By Dow Jones Business News, November 01, 2013, 02:42:00 PM EDT
Ormet Corp. (ORMTQ) received a ruling from the Ohio utility regulator that will keep the power turned on at its
aluminum smelter in Hannibal, Ohio, which was slated to go black Friday, preventing arsenic and cyanide from leaking
into the groundwater.
The Public Utilities Commission of Ohio, or PUCO, approved Ormet's request to allow it to prepay weekly for the
minimal amount of electricity drawn by its shuttered smelter, according to the PUCO order, even though Ormet hasn't paid
its electricity bill for previous months.
"AEP Ohio is, therefore, directed to provide electric service to Ormet throughout the remainder of Ormet's bankruptcy
proceeding, subject to Ormet's payment for such service, at the applicable tariff rate, weekly in advance," Ohio's
utility commissioners said, calling Ormet's request "for the purposes of complying with the U.S. EPA's consent decree"
American Electric Power Co. ( AEP ), which supplies electricity to Ormet, had said Ormet's promise to pay weekly going
forward had no bearing on the fact that it was owed $7.3 million for September and close to $40 million total. It was
demanding payment of $1.4 million, the undisputed portion of its September bill, to keep the power on.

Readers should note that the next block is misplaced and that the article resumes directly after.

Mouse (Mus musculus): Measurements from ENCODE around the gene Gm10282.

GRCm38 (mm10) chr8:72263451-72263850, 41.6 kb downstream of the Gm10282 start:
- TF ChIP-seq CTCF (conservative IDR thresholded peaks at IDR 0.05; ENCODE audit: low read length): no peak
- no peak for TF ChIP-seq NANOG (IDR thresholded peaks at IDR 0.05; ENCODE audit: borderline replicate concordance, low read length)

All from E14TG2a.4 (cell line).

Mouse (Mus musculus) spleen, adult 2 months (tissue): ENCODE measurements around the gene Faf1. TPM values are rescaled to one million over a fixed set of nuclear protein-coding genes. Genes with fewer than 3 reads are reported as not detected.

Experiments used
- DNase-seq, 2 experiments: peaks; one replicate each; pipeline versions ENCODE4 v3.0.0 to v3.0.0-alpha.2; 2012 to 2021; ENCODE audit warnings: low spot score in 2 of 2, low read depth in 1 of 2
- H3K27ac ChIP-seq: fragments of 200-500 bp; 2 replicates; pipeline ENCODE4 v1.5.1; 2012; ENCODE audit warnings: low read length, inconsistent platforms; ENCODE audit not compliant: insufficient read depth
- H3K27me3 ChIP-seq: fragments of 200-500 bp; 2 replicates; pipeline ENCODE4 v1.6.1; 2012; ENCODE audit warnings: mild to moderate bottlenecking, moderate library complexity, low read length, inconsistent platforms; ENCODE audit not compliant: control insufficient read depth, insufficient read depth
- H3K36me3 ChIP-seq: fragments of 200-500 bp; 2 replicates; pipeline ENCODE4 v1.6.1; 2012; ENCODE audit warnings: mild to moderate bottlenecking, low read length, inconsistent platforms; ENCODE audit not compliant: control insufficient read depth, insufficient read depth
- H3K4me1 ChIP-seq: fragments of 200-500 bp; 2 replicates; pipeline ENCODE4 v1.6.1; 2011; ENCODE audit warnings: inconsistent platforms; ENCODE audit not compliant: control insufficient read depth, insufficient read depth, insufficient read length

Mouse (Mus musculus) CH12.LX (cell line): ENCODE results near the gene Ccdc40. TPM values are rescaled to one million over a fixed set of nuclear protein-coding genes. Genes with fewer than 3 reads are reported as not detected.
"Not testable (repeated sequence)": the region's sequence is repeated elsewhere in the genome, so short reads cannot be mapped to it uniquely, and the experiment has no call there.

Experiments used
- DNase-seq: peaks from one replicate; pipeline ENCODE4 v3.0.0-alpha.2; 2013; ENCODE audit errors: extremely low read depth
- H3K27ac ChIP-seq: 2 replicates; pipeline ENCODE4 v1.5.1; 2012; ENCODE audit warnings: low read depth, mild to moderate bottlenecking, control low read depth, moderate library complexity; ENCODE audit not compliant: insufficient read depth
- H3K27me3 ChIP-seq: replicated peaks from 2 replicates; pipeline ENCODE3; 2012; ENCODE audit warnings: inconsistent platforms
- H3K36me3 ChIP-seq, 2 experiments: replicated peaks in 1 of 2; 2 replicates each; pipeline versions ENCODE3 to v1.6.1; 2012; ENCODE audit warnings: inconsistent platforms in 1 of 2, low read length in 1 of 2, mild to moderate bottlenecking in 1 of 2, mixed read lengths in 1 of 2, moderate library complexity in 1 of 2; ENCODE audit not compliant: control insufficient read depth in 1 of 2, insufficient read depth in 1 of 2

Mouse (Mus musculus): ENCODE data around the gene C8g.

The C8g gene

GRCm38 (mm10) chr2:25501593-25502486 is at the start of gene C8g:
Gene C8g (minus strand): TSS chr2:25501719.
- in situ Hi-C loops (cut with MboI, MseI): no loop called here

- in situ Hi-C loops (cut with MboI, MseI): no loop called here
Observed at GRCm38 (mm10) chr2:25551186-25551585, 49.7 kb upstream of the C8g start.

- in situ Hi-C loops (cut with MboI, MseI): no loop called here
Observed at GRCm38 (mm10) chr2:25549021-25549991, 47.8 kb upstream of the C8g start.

During a Monday hearing at the U.S. Bankruptcy Court in Wilmington, Del., AEP said it could turn the power off on
Friday, causing a stir among the U.S. Environmental Protection Agency officials.
Ormet maintains interceptor wells on the Hannibal smelter site, which keep harmful chemicals from contaminating the
environment. But, those wells require electricity to run and filter out the chemicals.
AEP said in a statement Wednesday "we will abide by the Commission's order and are working with Ormet on a weekly
prepayment plan that will apply going forward through the pendency of the bankruptcy proceeding."
The PUCO order serves primarily as a stopgap measure, as Judge Mary Walrath's commitment to attend a bankruptcy
judges' conference this week prevented her from holding another hearing before Friday.
AEP had argued the regulator didn't have the authority to issue this ruling, but PUCO disagreed. However, the
regulator did recognize in the order that the U.S. Bankruptcy Court retains the authority to change the its decision.
(Dow Jones Daily Bankruptcy Review covers news about distressed companies and those under bankruptcy protection. Go to
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